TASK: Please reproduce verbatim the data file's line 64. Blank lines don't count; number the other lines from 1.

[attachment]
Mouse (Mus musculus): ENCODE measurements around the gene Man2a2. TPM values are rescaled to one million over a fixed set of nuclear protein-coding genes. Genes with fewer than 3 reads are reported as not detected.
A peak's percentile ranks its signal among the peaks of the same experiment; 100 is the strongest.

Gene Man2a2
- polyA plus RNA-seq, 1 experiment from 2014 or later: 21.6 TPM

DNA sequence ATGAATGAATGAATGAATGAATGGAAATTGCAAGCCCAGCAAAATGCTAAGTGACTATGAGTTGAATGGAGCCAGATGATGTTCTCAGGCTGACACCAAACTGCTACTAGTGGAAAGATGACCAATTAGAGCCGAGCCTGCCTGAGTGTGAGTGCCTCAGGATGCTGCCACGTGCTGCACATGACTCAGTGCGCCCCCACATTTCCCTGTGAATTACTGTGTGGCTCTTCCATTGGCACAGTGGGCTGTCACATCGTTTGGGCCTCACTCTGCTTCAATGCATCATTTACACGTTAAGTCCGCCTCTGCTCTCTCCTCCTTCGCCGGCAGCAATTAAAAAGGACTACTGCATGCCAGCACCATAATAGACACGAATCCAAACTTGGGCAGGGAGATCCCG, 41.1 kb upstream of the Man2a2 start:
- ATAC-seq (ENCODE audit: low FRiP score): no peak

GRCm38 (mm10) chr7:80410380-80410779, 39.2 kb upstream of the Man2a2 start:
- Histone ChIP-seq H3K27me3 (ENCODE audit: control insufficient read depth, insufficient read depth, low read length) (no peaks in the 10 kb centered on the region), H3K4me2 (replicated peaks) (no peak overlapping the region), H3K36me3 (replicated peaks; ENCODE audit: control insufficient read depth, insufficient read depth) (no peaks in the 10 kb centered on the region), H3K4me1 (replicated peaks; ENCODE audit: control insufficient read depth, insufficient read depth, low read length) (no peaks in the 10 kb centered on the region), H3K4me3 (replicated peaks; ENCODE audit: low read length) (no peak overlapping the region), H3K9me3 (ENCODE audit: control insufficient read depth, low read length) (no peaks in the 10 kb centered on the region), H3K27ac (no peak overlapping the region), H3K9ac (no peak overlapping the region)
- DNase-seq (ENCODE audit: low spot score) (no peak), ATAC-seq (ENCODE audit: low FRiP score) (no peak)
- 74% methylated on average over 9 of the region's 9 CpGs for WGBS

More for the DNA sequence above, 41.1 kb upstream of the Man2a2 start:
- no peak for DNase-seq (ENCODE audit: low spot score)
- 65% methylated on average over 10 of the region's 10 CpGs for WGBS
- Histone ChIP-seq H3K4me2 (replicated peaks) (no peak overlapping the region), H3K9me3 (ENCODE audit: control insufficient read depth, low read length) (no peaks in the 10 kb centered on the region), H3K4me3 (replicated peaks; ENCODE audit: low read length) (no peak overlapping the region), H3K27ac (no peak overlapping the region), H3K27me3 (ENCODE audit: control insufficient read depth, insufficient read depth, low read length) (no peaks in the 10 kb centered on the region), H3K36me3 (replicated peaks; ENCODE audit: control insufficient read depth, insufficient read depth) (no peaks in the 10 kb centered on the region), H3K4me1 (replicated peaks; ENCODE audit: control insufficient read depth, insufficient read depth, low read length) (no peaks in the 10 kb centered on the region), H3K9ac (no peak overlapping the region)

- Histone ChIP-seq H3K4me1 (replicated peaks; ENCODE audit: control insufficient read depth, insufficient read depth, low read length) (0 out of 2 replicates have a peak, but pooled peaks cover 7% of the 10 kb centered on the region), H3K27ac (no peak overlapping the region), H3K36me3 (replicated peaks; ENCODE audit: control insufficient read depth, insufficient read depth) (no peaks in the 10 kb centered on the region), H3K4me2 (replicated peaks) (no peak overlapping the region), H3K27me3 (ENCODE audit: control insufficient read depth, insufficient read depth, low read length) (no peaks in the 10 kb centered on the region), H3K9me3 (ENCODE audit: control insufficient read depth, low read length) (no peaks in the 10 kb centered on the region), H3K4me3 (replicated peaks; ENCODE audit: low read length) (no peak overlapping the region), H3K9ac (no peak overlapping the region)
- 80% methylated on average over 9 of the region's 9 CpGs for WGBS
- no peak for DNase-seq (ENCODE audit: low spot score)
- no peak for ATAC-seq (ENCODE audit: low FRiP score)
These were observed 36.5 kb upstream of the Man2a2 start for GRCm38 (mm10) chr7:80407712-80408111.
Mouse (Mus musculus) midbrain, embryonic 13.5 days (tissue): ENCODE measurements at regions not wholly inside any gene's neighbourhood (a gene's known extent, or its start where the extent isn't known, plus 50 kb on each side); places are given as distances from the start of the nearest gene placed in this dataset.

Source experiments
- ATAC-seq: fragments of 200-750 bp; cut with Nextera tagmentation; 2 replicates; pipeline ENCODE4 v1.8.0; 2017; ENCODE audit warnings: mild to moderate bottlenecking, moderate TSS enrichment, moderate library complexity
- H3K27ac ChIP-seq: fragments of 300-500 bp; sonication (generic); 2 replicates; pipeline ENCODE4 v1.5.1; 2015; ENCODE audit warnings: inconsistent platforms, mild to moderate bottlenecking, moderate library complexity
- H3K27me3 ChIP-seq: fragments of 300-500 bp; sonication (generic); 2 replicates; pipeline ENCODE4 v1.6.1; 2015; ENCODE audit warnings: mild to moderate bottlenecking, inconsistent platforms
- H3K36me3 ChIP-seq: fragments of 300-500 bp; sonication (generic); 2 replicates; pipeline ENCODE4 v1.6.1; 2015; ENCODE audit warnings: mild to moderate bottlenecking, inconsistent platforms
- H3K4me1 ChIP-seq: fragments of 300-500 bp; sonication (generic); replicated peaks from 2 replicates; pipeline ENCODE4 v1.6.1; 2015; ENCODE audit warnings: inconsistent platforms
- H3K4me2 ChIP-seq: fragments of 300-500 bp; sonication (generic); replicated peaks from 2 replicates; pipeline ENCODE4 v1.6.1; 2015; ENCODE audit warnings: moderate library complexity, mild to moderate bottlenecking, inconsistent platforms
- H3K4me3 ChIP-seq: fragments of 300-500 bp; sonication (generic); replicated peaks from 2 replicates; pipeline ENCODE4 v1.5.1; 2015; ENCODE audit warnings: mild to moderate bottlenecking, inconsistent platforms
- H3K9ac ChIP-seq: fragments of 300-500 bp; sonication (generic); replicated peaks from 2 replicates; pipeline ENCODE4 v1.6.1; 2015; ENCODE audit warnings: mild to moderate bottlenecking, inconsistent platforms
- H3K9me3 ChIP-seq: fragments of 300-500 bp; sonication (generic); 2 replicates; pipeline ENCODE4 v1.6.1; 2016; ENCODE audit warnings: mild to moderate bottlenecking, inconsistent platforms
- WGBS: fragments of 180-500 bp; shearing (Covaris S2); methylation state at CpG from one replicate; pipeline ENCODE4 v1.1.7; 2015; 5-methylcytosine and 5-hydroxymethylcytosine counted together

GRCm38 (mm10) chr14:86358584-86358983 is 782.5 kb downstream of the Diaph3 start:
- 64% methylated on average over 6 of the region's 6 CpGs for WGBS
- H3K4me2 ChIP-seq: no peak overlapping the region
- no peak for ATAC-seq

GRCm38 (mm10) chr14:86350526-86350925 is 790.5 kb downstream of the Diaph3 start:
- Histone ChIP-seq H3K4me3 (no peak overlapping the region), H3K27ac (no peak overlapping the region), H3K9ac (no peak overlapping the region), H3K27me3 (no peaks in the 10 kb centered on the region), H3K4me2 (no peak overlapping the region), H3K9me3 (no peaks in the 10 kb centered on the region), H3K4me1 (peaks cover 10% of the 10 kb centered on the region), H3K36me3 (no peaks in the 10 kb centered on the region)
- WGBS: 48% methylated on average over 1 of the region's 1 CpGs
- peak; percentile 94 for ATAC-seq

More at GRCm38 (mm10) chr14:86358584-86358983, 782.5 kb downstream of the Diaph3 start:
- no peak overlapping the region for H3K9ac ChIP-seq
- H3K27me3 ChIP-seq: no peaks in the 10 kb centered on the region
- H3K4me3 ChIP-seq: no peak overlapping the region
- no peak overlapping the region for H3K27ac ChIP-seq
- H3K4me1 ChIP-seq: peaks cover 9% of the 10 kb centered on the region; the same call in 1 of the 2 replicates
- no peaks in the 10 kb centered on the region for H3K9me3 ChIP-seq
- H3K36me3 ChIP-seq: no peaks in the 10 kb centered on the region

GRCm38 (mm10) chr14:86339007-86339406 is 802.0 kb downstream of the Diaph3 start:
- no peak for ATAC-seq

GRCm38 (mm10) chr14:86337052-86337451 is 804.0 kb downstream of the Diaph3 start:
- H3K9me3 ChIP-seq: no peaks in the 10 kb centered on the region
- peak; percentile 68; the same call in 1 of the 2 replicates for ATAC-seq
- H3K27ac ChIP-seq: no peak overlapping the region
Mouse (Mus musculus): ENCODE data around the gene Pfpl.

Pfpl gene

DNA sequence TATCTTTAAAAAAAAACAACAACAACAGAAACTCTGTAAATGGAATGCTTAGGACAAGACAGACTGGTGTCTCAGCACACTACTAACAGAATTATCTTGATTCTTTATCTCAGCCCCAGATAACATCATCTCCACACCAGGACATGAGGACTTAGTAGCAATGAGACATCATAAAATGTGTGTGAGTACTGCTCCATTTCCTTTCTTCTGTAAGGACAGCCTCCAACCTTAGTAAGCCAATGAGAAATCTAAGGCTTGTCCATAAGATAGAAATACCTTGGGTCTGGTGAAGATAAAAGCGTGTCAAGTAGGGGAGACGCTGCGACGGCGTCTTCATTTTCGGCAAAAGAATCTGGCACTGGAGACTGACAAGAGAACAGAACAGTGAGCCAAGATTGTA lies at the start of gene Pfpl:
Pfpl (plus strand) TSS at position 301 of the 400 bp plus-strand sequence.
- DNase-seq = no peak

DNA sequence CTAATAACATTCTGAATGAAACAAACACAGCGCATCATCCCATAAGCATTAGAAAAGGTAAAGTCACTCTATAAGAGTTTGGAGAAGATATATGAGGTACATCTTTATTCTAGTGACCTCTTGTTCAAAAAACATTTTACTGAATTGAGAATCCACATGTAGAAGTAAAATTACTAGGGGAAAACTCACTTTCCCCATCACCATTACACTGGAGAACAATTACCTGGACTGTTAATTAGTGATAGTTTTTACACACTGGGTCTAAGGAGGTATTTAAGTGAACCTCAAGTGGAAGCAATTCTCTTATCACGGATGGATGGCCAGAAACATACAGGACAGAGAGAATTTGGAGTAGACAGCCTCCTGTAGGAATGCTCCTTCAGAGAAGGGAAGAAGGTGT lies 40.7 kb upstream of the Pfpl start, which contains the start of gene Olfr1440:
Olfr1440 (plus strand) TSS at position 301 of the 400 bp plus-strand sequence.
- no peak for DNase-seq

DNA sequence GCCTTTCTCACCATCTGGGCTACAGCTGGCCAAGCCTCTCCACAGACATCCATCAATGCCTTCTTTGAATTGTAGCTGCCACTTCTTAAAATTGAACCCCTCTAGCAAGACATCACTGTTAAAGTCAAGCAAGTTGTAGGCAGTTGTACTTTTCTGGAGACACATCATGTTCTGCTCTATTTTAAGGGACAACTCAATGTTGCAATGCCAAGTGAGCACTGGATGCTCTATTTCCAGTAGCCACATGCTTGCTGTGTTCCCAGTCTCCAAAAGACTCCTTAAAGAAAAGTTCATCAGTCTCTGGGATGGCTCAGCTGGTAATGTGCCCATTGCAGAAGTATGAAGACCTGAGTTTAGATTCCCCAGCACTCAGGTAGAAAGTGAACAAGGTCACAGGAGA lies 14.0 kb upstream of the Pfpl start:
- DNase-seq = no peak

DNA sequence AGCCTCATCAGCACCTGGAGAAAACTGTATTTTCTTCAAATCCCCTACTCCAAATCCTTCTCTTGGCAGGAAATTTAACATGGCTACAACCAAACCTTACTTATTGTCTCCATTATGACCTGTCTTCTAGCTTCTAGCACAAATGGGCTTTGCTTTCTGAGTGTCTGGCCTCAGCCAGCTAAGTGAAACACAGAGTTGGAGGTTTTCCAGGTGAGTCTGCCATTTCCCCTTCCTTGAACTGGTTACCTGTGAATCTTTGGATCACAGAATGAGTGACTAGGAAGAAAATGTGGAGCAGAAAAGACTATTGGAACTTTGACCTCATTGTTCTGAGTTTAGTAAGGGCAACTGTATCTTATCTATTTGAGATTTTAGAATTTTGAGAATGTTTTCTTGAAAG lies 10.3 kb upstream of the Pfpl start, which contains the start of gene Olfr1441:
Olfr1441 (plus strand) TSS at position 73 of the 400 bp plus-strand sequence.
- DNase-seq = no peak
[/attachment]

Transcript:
DNA sequence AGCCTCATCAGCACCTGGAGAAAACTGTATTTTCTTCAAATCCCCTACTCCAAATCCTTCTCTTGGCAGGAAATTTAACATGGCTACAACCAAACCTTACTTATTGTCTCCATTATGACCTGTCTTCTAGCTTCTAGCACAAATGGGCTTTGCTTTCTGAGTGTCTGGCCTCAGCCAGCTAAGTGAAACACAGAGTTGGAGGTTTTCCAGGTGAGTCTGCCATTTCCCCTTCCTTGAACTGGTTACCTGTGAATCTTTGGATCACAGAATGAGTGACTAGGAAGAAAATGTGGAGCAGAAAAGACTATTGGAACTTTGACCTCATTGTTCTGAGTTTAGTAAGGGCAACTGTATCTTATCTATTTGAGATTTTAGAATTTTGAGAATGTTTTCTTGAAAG lies 10.3 kb upstream of the Pfpl start, which contains the start of gene Olfr1441: